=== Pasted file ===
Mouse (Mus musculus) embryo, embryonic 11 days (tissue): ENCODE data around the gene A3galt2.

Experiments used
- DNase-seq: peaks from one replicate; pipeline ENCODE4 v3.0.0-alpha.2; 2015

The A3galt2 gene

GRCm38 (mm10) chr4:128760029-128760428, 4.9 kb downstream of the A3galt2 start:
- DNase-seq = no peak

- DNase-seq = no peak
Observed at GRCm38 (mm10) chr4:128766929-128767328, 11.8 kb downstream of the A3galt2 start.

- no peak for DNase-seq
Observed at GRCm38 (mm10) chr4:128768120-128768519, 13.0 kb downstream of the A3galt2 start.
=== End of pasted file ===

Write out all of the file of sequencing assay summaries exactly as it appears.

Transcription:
Mouse (Mus musculus) embryo, embryonic 11 days (tissue): ENCODE data around the gene A3galt2.

Experiments used
- DNase-seq: peaks from one replicate; pipeline ENCODE4 v3.0.0-alpha.2; 2015

The A3galt2 gene

GRCm38 (mm10) chr4:128760029-128760428, 4.9 kb downstream of the A3galt2 start:
- DNase-seq = no peak

- DNase-seq = no peak
Observed at GRCm38 (mm10) chr4:128766929-128767328, 11.8 kb downstream of the A3galt2 start.

- no peak for DNase-seq
Observed at GRCm38 (mm10) chr4:128768120-128768519, 13.0 kb downstream of the A3galt2 start.